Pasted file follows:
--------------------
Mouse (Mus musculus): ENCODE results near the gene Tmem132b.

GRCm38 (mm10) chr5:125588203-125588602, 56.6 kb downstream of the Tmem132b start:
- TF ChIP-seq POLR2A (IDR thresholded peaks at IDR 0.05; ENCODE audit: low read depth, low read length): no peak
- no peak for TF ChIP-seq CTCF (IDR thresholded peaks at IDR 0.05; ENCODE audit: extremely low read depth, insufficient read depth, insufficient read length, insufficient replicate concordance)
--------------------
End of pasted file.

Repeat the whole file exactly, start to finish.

Mouse (Mus musculus): ENCODE results near the gene Tmem132b.

GRCm38 (mm10) chr5:125588203-125588602, 56.6 kb downstream of the Tmem132b start:
- TF ChIP-seq POLR2A (IDR thresholded peaks at IDR 0.05; ENCODE audit: low read depth, low read length): no peak
- no peak for TF ChIP-seq CTCF (IDR thresholded peaks at IDR 0.05; ENCODE audit: extremely low read depth, insufficient read depth, insufficient read length, insufficient replicate concordance)